2. The assassin at Dave's yard. No, just no. It could NOT happen with MAX around. And his flimsy excuse of not having a dedicated satellite? Yeah, very weak. With the technology on their hands, an oversight like that would not happen. Who forced it. He could have given a warning that an unknown car was nearby. That, someone, was loitering around one of his key facilities, and he didn't notice? Nope.
And that is about it. I will still read the novel and enjoy reading it until I see the author making the same decision over and over again. I really hope it will not come to that because this is atm one of my fav stories here.
Even if the characterization and interaction are very bland, so are the side characters other than Max and Michael.
Modern Earth is dying.
The sky is burning, the poles are melting, the sea and land are full of garbage. Humans are fighting among themselves while they kill the very land they stand on. The wise ones look to the stars and see a path, but the masses are too foolish to look up with them.
Among the masses, a soldier, wounded and thrown away finds a ancient alien spaceship and finally looks up too...and he is disgusted in what he sees. He thinks to himself, "If the people of Earth refuse to see what's happening then I can't change that. But I will try to save as many as I can."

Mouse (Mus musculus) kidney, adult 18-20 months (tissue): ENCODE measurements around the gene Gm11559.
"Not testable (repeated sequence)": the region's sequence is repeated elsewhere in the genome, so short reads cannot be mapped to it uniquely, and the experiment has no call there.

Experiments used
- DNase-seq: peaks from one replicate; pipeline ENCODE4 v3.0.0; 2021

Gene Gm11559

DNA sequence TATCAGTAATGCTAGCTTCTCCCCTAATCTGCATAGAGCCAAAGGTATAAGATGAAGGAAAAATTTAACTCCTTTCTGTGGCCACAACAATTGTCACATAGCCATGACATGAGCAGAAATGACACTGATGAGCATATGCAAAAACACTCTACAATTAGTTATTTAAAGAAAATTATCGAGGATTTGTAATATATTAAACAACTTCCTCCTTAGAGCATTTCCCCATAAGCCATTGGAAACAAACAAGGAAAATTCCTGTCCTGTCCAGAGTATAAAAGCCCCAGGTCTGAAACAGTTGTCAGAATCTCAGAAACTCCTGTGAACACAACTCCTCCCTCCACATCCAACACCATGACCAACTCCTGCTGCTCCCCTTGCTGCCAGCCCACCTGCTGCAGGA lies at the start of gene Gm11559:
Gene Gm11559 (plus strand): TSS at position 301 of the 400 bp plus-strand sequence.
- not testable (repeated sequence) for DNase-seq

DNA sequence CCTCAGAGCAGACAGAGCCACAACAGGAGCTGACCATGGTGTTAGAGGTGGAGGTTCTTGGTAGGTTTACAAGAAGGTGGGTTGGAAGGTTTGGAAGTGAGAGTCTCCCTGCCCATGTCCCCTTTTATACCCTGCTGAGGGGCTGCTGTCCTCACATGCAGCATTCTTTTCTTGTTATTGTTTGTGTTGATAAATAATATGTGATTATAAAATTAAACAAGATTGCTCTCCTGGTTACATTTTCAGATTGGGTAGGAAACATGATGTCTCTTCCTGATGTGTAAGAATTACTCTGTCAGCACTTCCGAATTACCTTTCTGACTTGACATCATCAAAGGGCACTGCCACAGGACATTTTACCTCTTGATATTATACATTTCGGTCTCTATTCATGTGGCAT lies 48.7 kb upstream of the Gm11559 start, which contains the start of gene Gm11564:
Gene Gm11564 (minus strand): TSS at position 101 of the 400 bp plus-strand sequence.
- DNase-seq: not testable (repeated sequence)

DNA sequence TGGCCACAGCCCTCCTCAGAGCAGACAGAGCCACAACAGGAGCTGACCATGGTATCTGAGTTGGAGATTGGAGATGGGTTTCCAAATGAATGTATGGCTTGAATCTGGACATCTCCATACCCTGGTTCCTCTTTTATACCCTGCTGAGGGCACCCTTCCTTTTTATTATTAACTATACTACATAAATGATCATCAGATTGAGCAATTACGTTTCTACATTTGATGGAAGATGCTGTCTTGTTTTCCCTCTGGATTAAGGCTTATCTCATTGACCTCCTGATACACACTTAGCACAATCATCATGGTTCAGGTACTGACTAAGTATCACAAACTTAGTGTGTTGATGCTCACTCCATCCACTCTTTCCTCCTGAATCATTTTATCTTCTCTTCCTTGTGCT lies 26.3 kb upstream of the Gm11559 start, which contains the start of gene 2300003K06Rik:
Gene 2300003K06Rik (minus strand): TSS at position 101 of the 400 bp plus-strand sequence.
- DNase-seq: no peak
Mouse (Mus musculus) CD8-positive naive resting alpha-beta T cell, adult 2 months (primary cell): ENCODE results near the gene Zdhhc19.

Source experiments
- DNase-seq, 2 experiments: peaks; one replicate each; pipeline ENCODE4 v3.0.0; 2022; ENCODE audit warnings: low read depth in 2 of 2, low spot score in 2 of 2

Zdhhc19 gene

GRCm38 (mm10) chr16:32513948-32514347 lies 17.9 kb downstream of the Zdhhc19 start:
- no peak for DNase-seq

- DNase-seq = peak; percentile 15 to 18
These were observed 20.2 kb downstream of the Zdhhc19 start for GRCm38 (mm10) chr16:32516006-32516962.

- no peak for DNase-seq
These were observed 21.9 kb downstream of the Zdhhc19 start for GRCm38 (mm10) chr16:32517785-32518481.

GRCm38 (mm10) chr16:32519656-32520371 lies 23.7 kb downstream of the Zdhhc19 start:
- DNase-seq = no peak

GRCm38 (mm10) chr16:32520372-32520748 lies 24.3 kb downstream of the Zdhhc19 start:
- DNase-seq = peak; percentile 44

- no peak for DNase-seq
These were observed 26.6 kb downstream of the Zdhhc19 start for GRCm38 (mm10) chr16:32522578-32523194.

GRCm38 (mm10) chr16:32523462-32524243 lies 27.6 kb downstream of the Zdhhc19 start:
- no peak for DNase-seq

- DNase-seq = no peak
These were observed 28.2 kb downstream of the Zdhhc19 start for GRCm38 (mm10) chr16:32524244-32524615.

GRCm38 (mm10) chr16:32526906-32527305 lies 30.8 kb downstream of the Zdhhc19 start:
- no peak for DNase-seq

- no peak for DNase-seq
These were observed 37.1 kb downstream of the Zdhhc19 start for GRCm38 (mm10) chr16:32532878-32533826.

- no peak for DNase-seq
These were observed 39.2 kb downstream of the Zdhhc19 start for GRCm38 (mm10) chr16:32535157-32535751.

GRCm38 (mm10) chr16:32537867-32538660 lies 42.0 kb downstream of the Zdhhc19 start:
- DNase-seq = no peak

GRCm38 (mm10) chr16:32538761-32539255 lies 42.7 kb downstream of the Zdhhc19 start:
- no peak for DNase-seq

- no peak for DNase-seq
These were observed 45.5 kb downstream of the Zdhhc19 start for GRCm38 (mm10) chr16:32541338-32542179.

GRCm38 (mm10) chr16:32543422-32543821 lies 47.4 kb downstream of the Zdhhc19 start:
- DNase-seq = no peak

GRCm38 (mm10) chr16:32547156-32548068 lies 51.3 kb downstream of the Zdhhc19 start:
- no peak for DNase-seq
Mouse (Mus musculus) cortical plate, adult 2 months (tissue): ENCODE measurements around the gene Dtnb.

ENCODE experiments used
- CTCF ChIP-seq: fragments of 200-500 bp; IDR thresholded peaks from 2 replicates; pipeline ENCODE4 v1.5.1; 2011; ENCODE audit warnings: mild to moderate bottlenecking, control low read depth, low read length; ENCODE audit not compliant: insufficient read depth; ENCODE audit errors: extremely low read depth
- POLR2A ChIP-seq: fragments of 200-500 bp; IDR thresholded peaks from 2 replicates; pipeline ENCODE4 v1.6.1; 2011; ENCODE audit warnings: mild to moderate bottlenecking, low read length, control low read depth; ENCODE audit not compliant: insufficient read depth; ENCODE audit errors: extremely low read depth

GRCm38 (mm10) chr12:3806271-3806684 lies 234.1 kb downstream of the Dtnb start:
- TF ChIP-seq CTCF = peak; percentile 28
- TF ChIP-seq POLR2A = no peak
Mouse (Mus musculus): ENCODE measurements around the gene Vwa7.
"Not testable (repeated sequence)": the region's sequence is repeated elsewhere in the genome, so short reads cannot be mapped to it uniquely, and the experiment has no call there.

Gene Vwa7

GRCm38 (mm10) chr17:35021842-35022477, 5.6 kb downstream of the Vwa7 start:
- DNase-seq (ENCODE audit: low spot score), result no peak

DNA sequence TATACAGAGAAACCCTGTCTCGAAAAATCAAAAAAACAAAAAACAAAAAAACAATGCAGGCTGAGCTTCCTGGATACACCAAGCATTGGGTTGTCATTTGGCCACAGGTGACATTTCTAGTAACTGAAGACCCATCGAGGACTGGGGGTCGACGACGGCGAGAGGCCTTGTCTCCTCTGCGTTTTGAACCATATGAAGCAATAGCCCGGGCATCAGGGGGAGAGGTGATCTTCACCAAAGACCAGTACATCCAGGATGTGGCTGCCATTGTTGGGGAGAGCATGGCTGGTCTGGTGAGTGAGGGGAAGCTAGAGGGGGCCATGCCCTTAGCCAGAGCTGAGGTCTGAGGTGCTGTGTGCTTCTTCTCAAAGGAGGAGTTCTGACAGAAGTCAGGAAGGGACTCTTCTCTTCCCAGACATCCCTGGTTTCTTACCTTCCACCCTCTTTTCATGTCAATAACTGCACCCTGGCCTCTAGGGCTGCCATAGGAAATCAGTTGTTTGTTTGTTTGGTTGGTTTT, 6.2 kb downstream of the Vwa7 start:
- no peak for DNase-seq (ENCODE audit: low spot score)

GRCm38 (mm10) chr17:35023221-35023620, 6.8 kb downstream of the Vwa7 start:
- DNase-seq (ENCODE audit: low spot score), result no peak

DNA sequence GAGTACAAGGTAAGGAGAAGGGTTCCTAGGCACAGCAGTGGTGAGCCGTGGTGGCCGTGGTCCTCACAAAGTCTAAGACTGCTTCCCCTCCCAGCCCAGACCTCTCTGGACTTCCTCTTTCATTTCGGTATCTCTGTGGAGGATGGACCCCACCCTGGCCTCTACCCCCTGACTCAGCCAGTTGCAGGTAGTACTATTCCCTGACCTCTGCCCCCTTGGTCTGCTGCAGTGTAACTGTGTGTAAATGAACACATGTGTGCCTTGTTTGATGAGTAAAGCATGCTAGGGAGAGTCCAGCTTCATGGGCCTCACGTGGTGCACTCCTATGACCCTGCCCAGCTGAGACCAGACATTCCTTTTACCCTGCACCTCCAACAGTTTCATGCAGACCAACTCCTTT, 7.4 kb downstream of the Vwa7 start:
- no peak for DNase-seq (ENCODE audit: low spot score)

Normally, Syfy isn't my cup of tea, but this story is starting to change that. It takes a realistic approach to the syfy genre and add in a relatable, real feeling Mc, antagonists that make you grind your teeth in anger, and flushed out supporting characters and you got yourself a story that keeps dragging you back for more. So far the story has got me hooked and I can't wait to read more.
Update as of 9/3/20
I don't know how I can say the necessary words. I tried to not lower my score while reading, however, after 23 chapters I must say that I am somewhat disappointed. The story started out spectacular, as you can see the title of my review. However, the author decided that rather than dealing with governments and the rest of humanity Michael and the gang should deal with terrorists who have "friends in high places" per se. This has been the recurring theme since Chapter 11-12 or so. And I must say that I do not like it at all. It's pretty repetitive, boring and just shows how Mary Sue our characters are. "Always help the good, save citizens, terrorists are bad." Right now the story is something like a Special Black Ops Team with Advanced Tech vs A Terrorist Group which is boring. I hoped to see some real political discussions, scientific developments, humans' reactions to the ship etc. Nothing, random terrorists attack our characters, our characters fight them back with advanced technology, random characters attack somewhere located in the United States, our characters immediately help them and save the day. Rinse and repeat. I will keep following this novel, however, if it continues like this... I might end up dropping it.